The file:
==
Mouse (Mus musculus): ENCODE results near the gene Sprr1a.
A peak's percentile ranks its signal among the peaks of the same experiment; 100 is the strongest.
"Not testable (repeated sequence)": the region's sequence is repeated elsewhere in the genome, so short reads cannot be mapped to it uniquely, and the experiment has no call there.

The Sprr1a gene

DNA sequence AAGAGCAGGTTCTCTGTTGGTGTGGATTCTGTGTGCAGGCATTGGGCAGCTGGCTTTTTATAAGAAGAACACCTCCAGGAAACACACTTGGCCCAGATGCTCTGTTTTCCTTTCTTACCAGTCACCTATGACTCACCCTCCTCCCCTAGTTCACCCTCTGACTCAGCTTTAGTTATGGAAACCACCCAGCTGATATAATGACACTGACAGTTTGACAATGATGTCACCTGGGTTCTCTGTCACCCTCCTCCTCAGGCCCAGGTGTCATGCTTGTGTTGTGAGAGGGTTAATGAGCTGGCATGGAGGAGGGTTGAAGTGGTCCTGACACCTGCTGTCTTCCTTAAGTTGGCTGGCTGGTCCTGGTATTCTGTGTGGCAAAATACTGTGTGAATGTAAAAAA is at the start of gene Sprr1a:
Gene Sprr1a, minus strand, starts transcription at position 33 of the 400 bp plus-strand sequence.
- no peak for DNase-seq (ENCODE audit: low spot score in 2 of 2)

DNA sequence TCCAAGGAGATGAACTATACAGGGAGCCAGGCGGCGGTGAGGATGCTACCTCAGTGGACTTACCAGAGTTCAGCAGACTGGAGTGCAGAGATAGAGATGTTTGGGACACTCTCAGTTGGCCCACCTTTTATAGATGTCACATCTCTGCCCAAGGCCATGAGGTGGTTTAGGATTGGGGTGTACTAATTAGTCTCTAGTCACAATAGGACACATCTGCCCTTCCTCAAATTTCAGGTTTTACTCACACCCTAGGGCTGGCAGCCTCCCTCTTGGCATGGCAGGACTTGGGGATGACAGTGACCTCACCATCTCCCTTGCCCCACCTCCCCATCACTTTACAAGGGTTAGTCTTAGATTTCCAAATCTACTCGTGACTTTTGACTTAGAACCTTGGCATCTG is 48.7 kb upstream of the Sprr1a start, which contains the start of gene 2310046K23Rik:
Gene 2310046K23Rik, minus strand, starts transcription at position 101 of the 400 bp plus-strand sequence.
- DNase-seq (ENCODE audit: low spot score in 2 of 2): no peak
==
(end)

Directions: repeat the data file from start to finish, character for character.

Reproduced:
Mouse (Mus musculus): ENCODE results near the gene Sprr1a.
A peak's percentile ranks its signal among the peaks of the same experiment; 100 is the strongest.
"Not testable (repeated sequence)": the region's sequence is repeated elsewhere in the genome, so short reads cannot be mapped to it uniquely, and the experiment has no call there.

The Sprr1a gene

DNA sequence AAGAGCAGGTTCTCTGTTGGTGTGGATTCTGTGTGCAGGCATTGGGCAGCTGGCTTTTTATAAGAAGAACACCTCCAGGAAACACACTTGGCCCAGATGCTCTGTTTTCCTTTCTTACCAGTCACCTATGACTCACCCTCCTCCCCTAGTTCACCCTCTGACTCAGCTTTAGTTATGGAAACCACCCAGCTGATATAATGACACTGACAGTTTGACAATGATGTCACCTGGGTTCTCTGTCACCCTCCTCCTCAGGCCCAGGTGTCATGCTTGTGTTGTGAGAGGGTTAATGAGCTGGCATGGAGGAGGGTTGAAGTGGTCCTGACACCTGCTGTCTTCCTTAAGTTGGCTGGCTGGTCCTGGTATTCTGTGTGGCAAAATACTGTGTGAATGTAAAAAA is at the start of gene Sprr1a:
Gene Sprr1a, minus strand, starts transcription at position 33 of the 400 bp plus-strand sequence.
- no peak for DNase-seq (ENCODE audit: low spot score in 2 of 2)

DNA sequence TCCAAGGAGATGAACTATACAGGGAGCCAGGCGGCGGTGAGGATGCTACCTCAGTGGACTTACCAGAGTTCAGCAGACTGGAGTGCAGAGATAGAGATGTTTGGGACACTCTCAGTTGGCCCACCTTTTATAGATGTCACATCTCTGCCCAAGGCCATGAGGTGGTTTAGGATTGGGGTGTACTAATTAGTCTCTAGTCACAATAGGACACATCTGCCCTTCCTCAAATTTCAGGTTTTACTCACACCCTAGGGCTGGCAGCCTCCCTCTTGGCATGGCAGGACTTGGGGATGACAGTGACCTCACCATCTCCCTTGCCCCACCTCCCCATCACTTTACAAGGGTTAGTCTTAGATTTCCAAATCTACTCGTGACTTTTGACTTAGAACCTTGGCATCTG is 48.7 kb upstream of the Sprr1a start, which contains the start of gene 2310046K23Rik:
Gene 2310046K23Rik, minus strand, starts transcription at position 101 of the 400 bp plus-strand sequence.
- DNase-seq (ENCODE audit: low spot score in 2 of 2): no peak